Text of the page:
So, is presenter behaviour really puzzling at all?  I include my own.  Let’s be honest, we have a little licence to behave oddly.  Maybe it’s a cliché, or simply post-hoc rationalisation, but the same brain which produces those spontaneous funny remarks day after day is probably the same fertile mind which finds it difficult to behave thoroughly constructively once back through the big thick door.
Provided the scales are tipping the right way and you are delivering, then a manager will likely put up with a touch of awkwardness. And when you are very successful, you are maybe even allowed to be particularly challenging now and again.  But, when the going gets tough, and Rajar can throw up a puzzling result now and again even for quality talent, it’s handy to have your manager on your side. They will likely have to defend you to others.  Invest a little co-operation and tolerance in your own future.
A boss will likely find it easier to wave farewell to someone who’s been awkward, if there is any choice at all.  Look at the great survivors in our industry. 
Remember the deal too. You come to work and do your stuff - and they give you money. That’s the way it works. It is not voluntary work. If they want you to do your show wearing green stockings and a fluffy pink hat and start every link with a word beginning with G, then they can really.  You can choose to go elsewhere at the end of the contract.   Yes, you may wish to programme the radio station differently, but that’s not the job you’ve been cast for.  Let’s remember there is no one way of doing successful radio: open dialogue in the right forum is great, but it’s wise to accept when the route differs from the one you might have chosen.  You certainly will not be the only jock to feel that the songs you are playing are crap.

Your career is important, but remember, whilst you are moaning about someone not telling you something, or being asked to do something you don't fancy, someone else in your office is likely worrying about whether they can afford to send their kid on a school trip they were in tears over last night; or about whether their father will live.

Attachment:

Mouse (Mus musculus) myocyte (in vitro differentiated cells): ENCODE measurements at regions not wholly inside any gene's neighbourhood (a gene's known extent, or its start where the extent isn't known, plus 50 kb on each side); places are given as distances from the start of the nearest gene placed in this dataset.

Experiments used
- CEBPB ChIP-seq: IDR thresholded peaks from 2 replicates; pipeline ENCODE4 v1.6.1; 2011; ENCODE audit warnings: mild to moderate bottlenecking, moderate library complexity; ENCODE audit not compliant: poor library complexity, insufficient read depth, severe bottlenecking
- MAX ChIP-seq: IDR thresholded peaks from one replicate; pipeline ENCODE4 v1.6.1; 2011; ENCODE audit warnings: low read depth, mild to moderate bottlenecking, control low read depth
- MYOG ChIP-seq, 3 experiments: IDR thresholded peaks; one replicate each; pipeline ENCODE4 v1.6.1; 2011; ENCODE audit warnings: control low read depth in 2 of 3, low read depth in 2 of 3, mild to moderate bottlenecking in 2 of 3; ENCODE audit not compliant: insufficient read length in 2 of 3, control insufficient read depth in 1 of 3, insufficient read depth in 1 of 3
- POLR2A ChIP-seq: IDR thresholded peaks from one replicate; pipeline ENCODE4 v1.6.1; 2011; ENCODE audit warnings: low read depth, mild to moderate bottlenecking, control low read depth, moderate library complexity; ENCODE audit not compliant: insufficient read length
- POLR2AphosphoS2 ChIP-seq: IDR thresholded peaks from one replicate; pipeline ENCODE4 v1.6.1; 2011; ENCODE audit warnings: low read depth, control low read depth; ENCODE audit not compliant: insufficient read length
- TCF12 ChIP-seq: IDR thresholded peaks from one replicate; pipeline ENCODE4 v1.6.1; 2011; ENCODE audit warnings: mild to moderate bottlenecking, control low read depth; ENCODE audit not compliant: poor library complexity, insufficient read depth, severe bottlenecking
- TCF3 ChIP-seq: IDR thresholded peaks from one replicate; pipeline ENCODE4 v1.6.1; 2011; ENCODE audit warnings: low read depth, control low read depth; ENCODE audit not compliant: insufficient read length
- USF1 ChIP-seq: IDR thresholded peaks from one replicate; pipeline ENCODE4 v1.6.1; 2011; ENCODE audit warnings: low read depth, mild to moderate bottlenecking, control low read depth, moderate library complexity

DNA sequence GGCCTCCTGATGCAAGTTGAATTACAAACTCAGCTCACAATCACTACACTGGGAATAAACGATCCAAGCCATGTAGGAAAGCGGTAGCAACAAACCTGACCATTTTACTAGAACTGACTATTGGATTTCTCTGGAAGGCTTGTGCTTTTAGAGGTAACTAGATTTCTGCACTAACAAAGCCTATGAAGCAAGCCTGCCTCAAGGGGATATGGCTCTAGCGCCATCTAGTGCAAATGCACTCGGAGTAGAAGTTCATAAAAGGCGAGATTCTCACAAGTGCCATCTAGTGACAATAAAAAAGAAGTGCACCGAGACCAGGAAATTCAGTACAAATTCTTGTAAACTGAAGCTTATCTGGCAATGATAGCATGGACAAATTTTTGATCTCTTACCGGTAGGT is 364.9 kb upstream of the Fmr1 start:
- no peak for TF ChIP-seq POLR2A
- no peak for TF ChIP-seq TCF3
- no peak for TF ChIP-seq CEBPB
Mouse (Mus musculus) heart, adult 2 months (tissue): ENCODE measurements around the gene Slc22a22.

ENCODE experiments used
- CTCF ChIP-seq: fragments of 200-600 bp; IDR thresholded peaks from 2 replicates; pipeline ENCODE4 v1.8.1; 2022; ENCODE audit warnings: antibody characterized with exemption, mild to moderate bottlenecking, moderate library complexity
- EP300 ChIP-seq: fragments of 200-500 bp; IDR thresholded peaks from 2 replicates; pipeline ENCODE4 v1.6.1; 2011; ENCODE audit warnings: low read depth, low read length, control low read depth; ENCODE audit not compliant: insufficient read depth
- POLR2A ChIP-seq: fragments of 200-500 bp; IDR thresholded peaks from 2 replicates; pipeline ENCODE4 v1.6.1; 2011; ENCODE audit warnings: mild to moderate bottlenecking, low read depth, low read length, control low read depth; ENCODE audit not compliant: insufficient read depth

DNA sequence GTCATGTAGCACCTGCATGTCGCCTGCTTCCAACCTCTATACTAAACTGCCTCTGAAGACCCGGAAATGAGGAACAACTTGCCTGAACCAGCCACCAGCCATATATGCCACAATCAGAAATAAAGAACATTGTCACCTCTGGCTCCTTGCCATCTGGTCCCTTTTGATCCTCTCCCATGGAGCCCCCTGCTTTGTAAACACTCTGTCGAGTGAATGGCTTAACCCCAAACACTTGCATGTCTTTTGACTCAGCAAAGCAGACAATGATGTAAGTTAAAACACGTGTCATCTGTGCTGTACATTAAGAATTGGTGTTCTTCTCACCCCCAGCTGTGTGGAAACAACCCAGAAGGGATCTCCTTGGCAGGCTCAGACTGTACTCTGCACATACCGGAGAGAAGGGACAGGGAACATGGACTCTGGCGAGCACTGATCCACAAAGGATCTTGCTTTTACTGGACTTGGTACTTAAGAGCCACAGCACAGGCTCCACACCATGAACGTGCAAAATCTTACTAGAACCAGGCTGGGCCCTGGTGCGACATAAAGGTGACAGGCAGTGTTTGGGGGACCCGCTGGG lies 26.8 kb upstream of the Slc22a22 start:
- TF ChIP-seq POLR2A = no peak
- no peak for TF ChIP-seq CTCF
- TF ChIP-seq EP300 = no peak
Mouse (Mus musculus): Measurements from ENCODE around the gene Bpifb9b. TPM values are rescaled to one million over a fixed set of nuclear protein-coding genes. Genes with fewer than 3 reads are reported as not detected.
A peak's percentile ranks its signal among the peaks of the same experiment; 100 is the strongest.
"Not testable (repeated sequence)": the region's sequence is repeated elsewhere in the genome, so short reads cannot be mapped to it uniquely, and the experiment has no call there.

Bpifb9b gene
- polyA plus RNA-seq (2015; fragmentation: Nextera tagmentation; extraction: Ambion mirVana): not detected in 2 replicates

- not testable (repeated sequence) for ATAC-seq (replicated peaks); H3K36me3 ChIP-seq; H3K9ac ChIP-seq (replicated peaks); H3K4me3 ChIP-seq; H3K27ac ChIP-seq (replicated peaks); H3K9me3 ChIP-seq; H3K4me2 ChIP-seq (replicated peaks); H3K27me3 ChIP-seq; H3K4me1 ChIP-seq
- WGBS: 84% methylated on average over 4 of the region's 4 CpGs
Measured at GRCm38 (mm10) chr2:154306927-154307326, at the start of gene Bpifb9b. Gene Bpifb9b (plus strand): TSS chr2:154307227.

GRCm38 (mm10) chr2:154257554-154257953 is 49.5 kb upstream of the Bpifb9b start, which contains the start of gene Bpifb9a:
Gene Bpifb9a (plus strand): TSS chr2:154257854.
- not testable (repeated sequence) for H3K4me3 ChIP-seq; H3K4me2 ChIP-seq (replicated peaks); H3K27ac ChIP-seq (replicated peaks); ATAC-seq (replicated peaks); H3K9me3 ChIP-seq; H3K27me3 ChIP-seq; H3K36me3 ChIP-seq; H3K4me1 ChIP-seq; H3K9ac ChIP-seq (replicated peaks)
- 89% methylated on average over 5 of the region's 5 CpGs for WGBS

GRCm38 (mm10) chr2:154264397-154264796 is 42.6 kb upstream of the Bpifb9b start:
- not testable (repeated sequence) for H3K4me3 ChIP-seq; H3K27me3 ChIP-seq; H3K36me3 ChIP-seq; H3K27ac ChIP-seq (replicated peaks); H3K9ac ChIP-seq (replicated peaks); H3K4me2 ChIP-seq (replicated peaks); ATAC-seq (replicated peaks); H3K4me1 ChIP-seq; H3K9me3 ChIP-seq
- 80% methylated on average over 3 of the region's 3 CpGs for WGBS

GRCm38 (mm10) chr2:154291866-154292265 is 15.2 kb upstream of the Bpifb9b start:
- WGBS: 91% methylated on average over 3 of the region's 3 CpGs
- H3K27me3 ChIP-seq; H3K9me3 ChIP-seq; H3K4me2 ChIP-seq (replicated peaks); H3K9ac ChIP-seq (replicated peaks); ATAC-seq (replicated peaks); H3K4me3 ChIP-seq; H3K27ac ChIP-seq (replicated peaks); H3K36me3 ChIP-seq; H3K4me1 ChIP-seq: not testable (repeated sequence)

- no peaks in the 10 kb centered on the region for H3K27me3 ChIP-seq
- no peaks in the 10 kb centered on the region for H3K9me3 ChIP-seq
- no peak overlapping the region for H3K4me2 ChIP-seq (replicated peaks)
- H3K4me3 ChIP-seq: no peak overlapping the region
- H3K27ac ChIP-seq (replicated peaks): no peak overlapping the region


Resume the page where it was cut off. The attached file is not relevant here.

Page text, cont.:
Many of us have been on the wrong end of that ‘we don’t need you any more’ conversation.  Sometimes the decision about you is thoroughly flawed.   Tempting though it is to vent months of frustration, most people would agree it’s preferable to bite one’s tongue.  Until it bleeds.  The person you feel like slapping may be a future boss, and will likely know your future boss at the very least.  A single cathartic day can carry a heavy price.  Thankfully, there are more professional operators in this business than unprofessional and isn’t it nice when you have earned the reputation to be trusted to do your ‘last show’.
One great part of our job is meeting ‘famous’ people; sometimes people we’ve admired for ages.  Some are humble and co-operative; others are up their own a++.  When you meet, that individual goes up or down in your estimation.  How do you remember them afterwards?  How would you like to be remembered?
Yes, yours is a really tough job, tougher than most people realise. So is your manager’s.


Follow me on Twitter @davidlloydradio. Grab my book 'How to Make Great Radio', available from Biteback

1 comment:

  1. Could not agree more. Such is life that people still miss the point of where they sit in the bigger picture of Radio, and why.

    ReplyDelete